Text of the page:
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George Rogers Clark Captures Fort Vincennes

Lead: In the dead of winter, leading a small band of volunteers George Rogers Clark crossed hundreds of miles and secured the territory of Indiana for the United States.

Intro.: "A Moment in Time" with Dan Roberts.

Content: During the American Revolution the Ohio Valley was the scene of intense struggle between the British and their native American allies and Virginians attempting to secure the strategic territory for the fledgling United States. In the summer of 1778 an expedition of about 200 men led by George Rogers Clark moved down the Ohio taking old French forts and claiming them for the United States. In July he arrived in Kaskaskia in Illinois just south of St. Louis and established his headquarters.  

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John Paul Jones in Russia

Lead: After the Revolution the United States greatest war hero, John Paul Jones was out of a job.

Intro.: "A Moment in Time" with Dan Roberts.

Content: In the euphoria following the defeat of British forces in the Revolution, Congress declined to maintain a navy and the officers who served in the wartime navy were out of work. Among them was John Paul Jones the most prominent naval commander in the War for Independence, who distinquished himself even as he lost his ship, the "Bonhomme Richard" in the fight with the British cruiser, "Serapis" in September, 1779. Jones carried the fight and captured the enemy vessel off the coast of northeast England.

 

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Waddell’s Revenge II (Civil War)

Lead: Denied his back pay by the U.S. Navy, Lieutenant James Waddell believed his promise not to fight against the Federal government had been voided. They should have paid him.

Intro.: A Moment in Time with Dan Roberts.

Content: In March 1862, after twenty years of faithful service in the US Navy, Waddell received his commission for Confederate service. Two years of shore duty followed before he got his chance to go to sea. In the twilight of the Confederacy with his new nation on the ropes, he assumed command of the commerce raider CSS Shenandoah off the coast of West Africa. It was a graceful three-masted steamer which under steam and sail could outrun most Union Navy ships. On October 30, 1864 Shenandoah captured its first prize, the Alina out of Searsport, Maine, ship and cargo worth $95,000. Waddell's revenge had begun.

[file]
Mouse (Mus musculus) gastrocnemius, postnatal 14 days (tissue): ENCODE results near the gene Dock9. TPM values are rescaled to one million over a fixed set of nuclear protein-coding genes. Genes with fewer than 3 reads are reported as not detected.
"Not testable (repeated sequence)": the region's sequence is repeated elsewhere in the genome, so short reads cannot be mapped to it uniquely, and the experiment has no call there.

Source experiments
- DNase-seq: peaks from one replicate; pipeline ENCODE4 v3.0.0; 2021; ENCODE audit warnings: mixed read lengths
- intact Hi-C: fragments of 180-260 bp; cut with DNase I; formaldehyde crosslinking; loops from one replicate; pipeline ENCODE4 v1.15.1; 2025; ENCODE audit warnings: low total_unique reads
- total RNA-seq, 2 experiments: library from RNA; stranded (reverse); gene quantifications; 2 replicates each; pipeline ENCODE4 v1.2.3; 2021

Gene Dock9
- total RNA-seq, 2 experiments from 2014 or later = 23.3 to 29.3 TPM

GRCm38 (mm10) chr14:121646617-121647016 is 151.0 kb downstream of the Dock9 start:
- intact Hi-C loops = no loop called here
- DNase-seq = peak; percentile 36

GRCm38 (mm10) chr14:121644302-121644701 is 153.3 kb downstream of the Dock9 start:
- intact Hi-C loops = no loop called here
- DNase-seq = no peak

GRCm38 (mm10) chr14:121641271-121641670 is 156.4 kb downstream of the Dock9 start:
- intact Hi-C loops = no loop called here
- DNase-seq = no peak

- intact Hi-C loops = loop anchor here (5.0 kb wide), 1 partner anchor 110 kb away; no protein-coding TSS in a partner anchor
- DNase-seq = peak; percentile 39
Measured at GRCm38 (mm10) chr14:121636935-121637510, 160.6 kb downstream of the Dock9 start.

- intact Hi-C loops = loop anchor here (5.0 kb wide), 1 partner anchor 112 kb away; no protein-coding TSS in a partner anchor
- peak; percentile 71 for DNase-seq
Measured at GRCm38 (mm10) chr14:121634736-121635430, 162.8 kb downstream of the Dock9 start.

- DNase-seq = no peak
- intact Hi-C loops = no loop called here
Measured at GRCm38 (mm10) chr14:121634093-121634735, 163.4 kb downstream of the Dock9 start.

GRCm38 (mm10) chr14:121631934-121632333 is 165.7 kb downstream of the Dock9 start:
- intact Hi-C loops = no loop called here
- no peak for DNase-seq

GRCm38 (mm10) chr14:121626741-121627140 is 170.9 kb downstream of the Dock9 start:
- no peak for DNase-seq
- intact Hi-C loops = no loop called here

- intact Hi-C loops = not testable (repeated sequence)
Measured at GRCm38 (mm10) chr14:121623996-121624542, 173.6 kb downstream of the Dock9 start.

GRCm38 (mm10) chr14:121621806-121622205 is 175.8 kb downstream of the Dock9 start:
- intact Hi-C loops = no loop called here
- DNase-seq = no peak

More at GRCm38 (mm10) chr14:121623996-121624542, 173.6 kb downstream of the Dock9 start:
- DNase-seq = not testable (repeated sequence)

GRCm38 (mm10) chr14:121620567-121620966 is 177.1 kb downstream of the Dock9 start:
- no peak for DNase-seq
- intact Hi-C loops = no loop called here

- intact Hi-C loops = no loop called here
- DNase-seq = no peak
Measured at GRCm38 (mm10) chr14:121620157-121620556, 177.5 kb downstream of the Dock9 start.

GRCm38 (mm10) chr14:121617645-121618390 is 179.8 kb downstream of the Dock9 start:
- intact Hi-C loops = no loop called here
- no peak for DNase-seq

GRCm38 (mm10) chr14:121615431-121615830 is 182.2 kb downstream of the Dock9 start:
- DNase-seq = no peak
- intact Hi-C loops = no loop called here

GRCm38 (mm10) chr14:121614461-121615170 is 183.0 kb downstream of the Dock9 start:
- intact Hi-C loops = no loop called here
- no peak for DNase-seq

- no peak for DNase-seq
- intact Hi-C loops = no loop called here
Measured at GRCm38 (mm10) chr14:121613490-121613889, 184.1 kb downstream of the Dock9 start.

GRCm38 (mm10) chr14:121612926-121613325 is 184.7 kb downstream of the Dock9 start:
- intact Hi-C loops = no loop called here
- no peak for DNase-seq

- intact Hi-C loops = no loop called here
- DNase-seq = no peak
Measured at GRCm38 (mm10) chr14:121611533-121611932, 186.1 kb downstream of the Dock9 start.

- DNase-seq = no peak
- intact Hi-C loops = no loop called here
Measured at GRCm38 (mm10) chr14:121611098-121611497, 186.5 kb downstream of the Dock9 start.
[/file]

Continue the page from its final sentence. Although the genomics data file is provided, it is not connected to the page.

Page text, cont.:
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Waddell’s Revenge I (Civil War)

Lead: Denied his back pay by the U.S. Navy, Lieutenant James Waddell believed his promise not to fight against the Federal government had been voided. They should have paid him.

Intro.: A Moment in Time with Dan Roberts.

Content: In March 1862, after twenty years of faithful service in the US Navy, Waddell received his commission for Confederate service. Two years of shore duty followed before he got his chance to go to sea. In the twilight of the Confederacy with his new nation on the ropes, he assumed command of the commerce raider CSS Shenandoah off the coast of West Africa. It was a graceful three-masted steamer which under steam and sail could outrun most Union Navy ships. On October 30, 1864 Shenandoah captured its first prize, the Alina out of Searsport, Maine, ship and cargo worth $95,000. Waddell's revenge had begun.